Evaluating Britain's Poll Tax

The editorial "Britain's Next Leader," March 18, states that the "hated 'poll tax' " was paid "equally by rich and poor for local services."

The poll tax is by no means hated by all - large numbers of single occupants, far from rich, find it a great deal fairer than the property-tax system it replaced. In addition, it is not paid equally by rich and poor alike. There is a system of rebates for less well-off individuals, with down to only 20 percent being payable in some cases.

The principle that at least a small amount should be payable by all for services is a good one, encouraging local authorities to spend responsibly. But, it is this principle which is so hated in certain quarters that a propaganda campaign was mounted against the poll tax.

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The most important issue is to prevent local authorities from spending foolishly and beyond the wishes of a large minority in each area. Under proposals for the future by both Labour and Liberals, this element of discipline is missing. J. Cawdron, Kent, England Global warming?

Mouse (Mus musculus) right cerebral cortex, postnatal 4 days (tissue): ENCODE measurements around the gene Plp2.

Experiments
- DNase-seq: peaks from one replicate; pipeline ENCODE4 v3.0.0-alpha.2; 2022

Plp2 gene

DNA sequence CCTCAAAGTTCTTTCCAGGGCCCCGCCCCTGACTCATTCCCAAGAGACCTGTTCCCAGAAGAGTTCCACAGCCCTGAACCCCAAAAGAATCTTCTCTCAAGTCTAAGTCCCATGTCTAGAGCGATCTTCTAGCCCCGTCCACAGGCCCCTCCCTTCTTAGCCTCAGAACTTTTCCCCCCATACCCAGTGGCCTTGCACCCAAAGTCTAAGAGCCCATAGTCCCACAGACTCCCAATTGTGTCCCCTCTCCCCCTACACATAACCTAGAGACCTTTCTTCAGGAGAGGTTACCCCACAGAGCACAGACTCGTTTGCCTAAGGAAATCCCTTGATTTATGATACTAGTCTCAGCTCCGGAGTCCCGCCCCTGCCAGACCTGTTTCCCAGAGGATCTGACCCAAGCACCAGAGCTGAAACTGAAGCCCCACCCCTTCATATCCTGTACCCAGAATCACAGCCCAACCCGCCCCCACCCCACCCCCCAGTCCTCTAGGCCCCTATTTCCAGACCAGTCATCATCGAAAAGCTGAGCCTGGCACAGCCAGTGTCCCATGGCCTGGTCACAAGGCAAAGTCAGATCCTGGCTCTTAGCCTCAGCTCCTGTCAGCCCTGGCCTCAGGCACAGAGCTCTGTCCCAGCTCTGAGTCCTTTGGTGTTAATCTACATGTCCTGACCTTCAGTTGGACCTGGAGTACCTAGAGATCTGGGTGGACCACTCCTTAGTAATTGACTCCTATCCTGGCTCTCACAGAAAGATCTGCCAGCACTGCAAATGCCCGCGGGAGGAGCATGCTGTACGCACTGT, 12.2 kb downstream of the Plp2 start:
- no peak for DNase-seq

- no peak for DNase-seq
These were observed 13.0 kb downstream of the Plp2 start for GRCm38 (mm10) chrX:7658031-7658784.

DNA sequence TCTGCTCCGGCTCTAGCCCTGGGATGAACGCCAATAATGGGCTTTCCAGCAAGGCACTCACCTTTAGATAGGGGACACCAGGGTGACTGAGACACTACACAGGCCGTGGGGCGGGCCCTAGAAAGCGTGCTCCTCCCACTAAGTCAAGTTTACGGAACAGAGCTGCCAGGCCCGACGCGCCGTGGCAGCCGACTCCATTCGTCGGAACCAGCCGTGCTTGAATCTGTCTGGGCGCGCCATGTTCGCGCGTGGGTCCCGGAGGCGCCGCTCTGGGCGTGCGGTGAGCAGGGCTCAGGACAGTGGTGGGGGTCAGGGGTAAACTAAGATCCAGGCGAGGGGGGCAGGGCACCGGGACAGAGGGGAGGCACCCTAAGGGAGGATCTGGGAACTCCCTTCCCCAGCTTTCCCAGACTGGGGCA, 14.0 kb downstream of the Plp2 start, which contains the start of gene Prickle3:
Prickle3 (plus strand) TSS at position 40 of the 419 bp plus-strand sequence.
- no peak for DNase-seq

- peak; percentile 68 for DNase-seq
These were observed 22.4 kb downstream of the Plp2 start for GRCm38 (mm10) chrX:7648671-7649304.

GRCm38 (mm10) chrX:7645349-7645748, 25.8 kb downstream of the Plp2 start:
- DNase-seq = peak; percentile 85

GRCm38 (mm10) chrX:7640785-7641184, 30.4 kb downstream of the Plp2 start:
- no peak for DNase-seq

I read the editorial "First Step on Global Warming," March 11, with interest. In a scientific paper which a friend presented recently at a symposium in Edinburgh, there is a graph which shows the variation of atmospheric carbon dioxide over time for many thousands of years.

The graph shows that the level of carbon dioxide is low during successive Ice Ages, but in the middle of the intervening temperate periods (where we are now), the level peaks markedly. It is interesting that the carbon dioxide level at this point in time, although still rising, is significantly below the peak values at previous temperate periods. T. F. McAinsh, Glasgow, Scotland

Looking back at a record of the early 1900 temperatures, it is found that the national temperatures then were very similar to the ones now. Where's the global warming? Daryl Moss, Rexburg, Idaho

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